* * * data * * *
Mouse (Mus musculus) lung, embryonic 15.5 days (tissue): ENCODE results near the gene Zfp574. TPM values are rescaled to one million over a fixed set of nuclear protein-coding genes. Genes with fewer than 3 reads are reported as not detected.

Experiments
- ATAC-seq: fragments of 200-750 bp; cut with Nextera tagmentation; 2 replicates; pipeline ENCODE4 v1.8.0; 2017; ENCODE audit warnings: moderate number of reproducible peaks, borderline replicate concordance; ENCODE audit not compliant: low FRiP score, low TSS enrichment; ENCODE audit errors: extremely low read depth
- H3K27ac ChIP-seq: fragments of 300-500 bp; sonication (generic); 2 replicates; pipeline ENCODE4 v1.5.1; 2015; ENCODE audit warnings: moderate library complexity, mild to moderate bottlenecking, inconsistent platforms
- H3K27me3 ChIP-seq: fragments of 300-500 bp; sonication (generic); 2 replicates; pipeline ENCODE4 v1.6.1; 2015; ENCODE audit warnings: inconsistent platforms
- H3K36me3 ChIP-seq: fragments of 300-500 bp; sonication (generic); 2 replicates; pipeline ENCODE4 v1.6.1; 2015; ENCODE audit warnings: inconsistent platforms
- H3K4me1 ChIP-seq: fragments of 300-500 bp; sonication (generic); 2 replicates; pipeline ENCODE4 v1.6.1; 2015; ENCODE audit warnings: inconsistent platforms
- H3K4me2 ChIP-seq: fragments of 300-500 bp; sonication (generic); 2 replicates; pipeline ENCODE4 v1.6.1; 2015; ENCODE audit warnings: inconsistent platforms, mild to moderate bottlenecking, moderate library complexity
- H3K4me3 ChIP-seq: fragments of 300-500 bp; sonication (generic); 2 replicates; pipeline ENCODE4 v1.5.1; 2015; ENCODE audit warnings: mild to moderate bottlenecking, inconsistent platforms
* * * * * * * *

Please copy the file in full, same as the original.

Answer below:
Mouse (Mus musculus) lung, embryonic 15.5 days (tissue): ENCODE results near the gene Zfp574. TPM values are rescaled to one million over a fixed set of nuclear protein-coding genes. Genes with fewer than 3 reads are reported as not detected.

Experiments
- ATAC-seq: fragments of 200-750 bp; cut with Nextera tagmentation; 2 replicates; pipeline ENCODE4 v1.8.0; 2017; ENCODE audit warnings: moderate number of reproducible peaks, borderline replicate concordance; ENCODE audit not compliant: low FRiP score, low TSS enrichment; ENCODE audit errors: extremely low read depth
- H3K27ac ChIP-seq: fragments of 300-500 bp; sonication (generic); 2 replicates; pipeline ENCODE4 v1.5.1; 2015; ENCODE audit warnings: moderate library complexity, mild to moderate bottlenecking, inconsistent platforms
- H3K27me3 ChIP-seq: fragments of 300-500 bp; sonication (generic); 2 replicates; pipeline ENCODE4 v1.6.1; 2015; ENCODE audit warnings: inconsistent platforms
- H3K36me3 ChIP-seq: fragments of 300-500 bp; sonication (generic); 2 replicates; pipeline ENCODE4 v1.6.1; 2015; ENCODE audit warnings: inconsistent platforms
- H3K4me1 ChIP-seq: fragments of 300-500 bp; sonication (generic); 2 replicates; pipeline ENCODE4 v1.6.1; 2015; ENCODE audit warnings: inconsistent platforms
- H3K4me2 ChIP-seq: fragments of 300-500 bp; sonication (generic); 2 replicates; pipeline ENCODE4 v1.6.1; 2015; ENCODE audit warnings: inconsistent platforms, mild to moderate bottlenecking, moderate library complexity
- H3K4me3 ChIP-seq: fragments of 300-500 bp; sonication (generic); 2 replicates; pipeline ENCODE4 v1.5.1; 2015; ENCODE audit warnings: mild to moderate bottlenecking, inconsistent platforms